Thursday, November 20, 2008

torie update

apparantly torie's contractions were regular and 2 minutes apart for quite a few hours, and then totally stopped. that was the last update I got, sometime this afternoon. such a long journey, this birthing thing! sometimes the body needs to get things organized before starting a consistent labour pattern (baby is in a less than optimal position, or uterine muscles need some conditioning...). tiring, but so necessary!
often, physicians get in the way of this natural process and act impatiently, breaking waters or augmenting with pitocin, when the body is doing what is needed before it's truly time to give birth to that baby. sometimes, labour stops. frustrating, but natural. i think physicians sometimes cause babies to descend in less than optimal positions because they don't understand WHY labour stops. they generally think of it as 'stalled,' or think of a woman's body as knowing less than they do how to birth her baby...dangerous territory, people. dangerous territory. why don't we respect nature more? she has her reasons. very good reasons!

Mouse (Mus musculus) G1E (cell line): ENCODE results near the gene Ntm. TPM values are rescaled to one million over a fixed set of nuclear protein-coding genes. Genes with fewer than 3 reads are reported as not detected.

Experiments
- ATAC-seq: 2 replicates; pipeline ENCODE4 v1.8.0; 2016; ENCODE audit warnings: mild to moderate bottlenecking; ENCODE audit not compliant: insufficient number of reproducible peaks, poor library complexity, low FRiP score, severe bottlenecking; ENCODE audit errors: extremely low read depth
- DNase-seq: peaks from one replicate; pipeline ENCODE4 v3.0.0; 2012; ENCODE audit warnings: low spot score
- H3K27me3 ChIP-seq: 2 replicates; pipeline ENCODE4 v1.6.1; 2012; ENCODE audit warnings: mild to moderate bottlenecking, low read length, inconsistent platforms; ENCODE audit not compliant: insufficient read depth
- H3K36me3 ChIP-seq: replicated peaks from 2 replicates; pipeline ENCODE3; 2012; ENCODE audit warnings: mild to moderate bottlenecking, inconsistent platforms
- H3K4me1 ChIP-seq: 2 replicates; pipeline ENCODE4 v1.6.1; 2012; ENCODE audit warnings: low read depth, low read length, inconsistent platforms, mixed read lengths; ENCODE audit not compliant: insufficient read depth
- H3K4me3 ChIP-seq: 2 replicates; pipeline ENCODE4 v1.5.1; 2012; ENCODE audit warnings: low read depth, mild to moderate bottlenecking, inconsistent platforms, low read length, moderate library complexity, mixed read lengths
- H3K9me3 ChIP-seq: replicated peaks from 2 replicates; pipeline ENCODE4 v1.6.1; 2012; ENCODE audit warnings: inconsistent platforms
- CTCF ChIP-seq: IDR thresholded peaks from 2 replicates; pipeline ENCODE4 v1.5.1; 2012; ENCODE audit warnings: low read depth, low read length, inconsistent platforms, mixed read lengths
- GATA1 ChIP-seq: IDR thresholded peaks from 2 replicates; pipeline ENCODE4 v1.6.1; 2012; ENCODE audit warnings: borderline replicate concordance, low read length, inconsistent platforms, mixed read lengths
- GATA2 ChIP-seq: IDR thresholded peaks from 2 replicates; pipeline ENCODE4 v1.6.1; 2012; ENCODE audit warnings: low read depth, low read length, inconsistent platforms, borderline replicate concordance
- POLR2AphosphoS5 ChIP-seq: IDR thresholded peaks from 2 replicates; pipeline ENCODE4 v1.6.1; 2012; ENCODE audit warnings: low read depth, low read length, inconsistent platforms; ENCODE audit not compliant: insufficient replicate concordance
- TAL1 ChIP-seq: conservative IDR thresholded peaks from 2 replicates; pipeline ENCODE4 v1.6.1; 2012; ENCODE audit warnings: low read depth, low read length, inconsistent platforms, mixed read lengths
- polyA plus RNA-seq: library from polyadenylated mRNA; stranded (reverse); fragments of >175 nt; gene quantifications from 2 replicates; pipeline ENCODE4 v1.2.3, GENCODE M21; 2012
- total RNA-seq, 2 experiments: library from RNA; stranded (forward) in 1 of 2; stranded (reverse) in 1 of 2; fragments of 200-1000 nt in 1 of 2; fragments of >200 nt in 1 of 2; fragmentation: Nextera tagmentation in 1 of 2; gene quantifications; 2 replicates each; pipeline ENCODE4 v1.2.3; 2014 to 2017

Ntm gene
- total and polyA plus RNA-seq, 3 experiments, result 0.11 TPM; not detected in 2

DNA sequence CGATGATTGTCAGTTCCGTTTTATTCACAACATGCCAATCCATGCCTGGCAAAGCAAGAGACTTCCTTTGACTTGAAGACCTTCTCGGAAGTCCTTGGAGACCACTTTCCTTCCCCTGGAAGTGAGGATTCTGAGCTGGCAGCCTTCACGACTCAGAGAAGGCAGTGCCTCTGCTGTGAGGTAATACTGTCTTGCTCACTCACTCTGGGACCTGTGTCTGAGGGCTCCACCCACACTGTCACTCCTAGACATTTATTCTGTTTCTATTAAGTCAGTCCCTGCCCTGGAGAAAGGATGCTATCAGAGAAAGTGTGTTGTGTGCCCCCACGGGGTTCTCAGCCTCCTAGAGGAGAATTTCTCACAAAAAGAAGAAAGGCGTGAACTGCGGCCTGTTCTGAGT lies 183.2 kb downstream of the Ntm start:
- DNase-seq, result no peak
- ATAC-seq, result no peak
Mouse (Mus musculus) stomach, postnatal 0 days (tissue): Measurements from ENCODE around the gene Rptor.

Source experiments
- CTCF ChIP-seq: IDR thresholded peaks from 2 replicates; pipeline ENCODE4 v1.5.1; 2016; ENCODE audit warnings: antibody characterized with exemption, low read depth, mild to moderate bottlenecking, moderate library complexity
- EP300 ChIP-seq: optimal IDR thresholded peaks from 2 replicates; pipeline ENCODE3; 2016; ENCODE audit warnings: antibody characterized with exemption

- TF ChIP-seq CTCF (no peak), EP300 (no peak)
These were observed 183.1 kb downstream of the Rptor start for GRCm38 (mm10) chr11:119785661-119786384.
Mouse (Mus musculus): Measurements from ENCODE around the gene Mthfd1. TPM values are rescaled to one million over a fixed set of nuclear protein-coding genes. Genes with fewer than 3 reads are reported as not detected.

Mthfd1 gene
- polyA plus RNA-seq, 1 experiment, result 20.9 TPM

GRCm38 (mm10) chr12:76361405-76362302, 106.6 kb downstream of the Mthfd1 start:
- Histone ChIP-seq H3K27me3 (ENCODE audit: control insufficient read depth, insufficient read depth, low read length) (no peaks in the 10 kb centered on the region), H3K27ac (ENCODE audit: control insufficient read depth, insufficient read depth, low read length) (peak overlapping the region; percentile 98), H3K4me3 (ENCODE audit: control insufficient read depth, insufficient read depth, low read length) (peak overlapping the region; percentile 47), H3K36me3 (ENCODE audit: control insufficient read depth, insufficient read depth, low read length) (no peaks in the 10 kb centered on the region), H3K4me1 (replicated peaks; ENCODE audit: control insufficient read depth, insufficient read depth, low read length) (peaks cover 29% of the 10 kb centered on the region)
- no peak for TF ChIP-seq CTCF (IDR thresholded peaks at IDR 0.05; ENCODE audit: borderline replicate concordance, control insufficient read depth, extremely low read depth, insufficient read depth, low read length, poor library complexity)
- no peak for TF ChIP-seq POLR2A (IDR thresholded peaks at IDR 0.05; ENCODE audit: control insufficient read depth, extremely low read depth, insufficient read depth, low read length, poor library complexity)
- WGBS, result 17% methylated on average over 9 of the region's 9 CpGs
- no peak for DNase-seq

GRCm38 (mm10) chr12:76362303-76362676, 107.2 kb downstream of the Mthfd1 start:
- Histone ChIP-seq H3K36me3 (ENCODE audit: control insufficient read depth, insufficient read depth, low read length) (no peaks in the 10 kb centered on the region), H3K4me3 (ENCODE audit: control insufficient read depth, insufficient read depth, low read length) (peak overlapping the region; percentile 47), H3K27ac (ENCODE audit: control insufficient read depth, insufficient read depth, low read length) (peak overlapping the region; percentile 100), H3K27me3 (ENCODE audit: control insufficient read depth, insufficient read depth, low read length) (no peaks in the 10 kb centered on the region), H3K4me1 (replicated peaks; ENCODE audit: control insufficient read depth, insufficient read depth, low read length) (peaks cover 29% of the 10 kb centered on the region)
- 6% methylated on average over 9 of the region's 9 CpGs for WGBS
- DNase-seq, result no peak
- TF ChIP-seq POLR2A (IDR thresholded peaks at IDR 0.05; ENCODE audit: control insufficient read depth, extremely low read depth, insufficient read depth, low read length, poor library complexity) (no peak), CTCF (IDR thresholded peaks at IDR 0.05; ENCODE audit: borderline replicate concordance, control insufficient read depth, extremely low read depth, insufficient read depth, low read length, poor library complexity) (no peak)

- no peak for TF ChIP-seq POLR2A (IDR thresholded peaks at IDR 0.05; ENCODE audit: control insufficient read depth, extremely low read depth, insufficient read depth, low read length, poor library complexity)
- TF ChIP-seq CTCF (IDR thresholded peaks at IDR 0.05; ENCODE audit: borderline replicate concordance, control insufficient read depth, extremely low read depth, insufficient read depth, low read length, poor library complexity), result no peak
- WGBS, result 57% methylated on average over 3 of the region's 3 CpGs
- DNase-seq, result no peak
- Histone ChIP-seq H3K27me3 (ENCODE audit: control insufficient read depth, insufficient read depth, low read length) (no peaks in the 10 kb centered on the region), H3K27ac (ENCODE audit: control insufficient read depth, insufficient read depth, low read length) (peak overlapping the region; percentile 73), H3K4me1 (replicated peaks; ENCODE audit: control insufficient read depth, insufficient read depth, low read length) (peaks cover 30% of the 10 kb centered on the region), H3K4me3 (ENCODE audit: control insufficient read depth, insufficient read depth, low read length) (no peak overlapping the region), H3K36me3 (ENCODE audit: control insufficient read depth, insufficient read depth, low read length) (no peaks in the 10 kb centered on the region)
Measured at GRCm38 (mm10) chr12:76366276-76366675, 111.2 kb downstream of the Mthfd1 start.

wasn't it a few generations ago that physicians thought processed, dehydrated cow's milk with added vitamins was more nutritious than breastmilk? sometimes we don't respect nature enough.

rant.
rant.

anyways, the latest.
i'll let you know more as i know it!
xo

1 comment:

Asheya said...

ditto on the rant. I was just talking to a new mom today (baby is less than 2 weeks old) who had a pretty traumatic birth after the doctors a) broke her water since she was progressing so "slowly" b) augmented her labour c) gave her an epidural d) pushed baby into position because baby was lodged on her pubic bone - duuuh, breaking the water because labour was progressing too slowly, do you think there might have been a reason that maybe could have resolved on its own with a slow labour? e) performed an episiotomy f) used the vacuum to get baby out g) resuscitated baby whose umbilicial cord broke on the way out.

At least she didn't have a c-section. But sigh. It probably didn't have to go that traumatic way. I'm no midwife, but still, just look at the cascade of interventions.